Monday, June 19, 2017

A Word (Monday Poem)


by Emily Dickinson
A word is dead
When it is said,
       Some say.
I say it just
Begins to live
        That day.




From Poetry for Young People: Emily Dickinson, 
edited by Frances Schoonmaker Bolin
1994, Sterling Publishing

Monday, June 12, 2017

Doors (Monday Poem)




by Carl Sandburg



An open door says, “Come in.”
A shut door says, “Who are you?”
Shadows and ghosts go through shut doors.
If a door is shut and you want it shut,
    why open it?
If a door is open and you want it open,
    why shut it?
Doors forget but only doors know what it is 
    doors forget.



From Poetry for Young People: Carl Sandburg, 
edited by Frances Schoonmaker Bolin
1995, Sterling Publishing


Thursday, June 8, 2017

Happy Happy to Dads! (FAMILY magazine reviews)


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Here are several books that honor dads this month. Set aside some time to share these super stories with someone(s) you love.


Thunder Boy Jr.  
by Sherman Alexie
illustrated by Yuyi Morales           
     Thunder Boy’s name might sound unusual, but it is not. His name and his dad’s are the same. They are called Big Thunder and Little Thunder. Little Thunder loves his dad, but he has a secret: “I hate my name!” he says and “I want my own name.” He wants a name that expresses who he is. All through the pages of this book, Thunder Boy describes names that might fit him. Some of the names he mentions announce what he’s done; other names he considers value his Native American ancestry.
      However, Little Thunder wants more than a name; he wants to be identified as himself. In this digitally colored picture book, Morales uses earthy shading by scanning clay brick colors and wood textures from parts of an antique house. This technique produces sensory illustrations that weave energetically through Alexie’s story.
     An ingenious method of text use intersperses a conventional font with comic book type bubbles. Little Thunder’s sister and dog are his companions on each double page spread. These additions add humor and movement to expand the emotional depth of this tale. The seamless blend of Alexie’s and Morales’s work creates an accessible story book for young readers and listeners that addresses acceptance and identity issues.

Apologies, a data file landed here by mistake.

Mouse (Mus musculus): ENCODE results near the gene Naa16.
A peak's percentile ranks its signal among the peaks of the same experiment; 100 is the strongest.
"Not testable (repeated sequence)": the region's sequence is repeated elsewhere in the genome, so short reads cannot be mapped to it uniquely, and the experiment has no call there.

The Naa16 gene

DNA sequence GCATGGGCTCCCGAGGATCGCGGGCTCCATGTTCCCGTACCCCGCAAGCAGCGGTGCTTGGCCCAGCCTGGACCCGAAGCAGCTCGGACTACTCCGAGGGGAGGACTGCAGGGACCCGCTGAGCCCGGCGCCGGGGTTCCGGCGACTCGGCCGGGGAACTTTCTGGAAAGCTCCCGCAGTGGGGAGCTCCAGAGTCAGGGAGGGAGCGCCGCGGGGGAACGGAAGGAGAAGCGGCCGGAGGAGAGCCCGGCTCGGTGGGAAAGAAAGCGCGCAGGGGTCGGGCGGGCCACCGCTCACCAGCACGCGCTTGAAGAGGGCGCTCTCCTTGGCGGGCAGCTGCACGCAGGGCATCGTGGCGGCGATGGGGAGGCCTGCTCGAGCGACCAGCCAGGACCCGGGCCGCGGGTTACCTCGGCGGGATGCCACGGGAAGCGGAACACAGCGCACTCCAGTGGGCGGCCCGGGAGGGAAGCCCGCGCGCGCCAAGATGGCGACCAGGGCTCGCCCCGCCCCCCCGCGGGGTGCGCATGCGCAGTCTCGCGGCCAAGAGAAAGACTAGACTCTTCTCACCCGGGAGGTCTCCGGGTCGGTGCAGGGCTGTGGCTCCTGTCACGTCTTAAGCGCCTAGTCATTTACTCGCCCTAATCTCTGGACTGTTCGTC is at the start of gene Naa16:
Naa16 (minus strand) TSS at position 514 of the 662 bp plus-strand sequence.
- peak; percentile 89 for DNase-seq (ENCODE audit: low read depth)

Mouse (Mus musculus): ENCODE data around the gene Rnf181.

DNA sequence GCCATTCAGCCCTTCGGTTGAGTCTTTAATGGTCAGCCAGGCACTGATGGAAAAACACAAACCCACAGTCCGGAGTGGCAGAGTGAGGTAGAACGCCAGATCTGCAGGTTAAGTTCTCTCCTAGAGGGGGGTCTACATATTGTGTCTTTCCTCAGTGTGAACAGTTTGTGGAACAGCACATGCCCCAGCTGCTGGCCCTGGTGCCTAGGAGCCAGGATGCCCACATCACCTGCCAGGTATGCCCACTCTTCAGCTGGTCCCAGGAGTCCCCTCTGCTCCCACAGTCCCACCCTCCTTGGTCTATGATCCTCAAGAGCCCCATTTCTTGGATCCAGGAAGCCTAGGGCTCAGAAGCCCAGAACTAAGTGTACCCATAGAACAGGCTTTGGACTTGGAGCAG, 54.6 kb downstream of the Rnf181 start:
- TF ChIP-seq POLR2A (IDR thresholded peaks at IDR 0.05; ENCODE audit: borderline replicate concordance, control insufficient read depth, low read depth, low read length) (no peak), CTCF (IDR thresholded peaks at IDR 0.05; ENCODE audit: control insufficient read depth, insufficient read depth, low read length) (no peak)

Little Brown, $17.99
Interest Level: Junior Kindergarten – Grade 2


Dad and the Dinosaur 
by Gennifer Choldenko
illustrated by Dan Santat
      There are many things Nick is afraid of: the dark, giant bugs, manhole covers and what might be underneath them. "His dad was not afraid of anything." Nick wants to be brave like his dad, but he thinks he needs a dinosaur mascot to make it true. With the dinosaur tucked in his pocket or hidden inside his soccer sock, Nick can climb rock walls and score astonishing soccer goals.
      But when the dinosaur is lost, everything seems creepy to Nick: "The night was black as octopus ink, giant bugs were everywhere." When Nick tells his father that the dinosaur is the brave one, his Dad takes him searching again. When they find the dinosaur, Nick is reassured, especially after hearing dad say, "It's okay to be afraid. All guys are now and then."
      The mixed-media artwork by Caldecott winner Santat makes effective use of dark and light. Particularly expressive are the nighttime scenes, as Nick's imaginary fears suggestively sneak along the bottom of the page and at the edges of his vision. The spooky, fanciful illustrations keep this tale from becoming too frightening. This whimsical story invites young readers to safely explore what it takes to be brave and what is hidden within.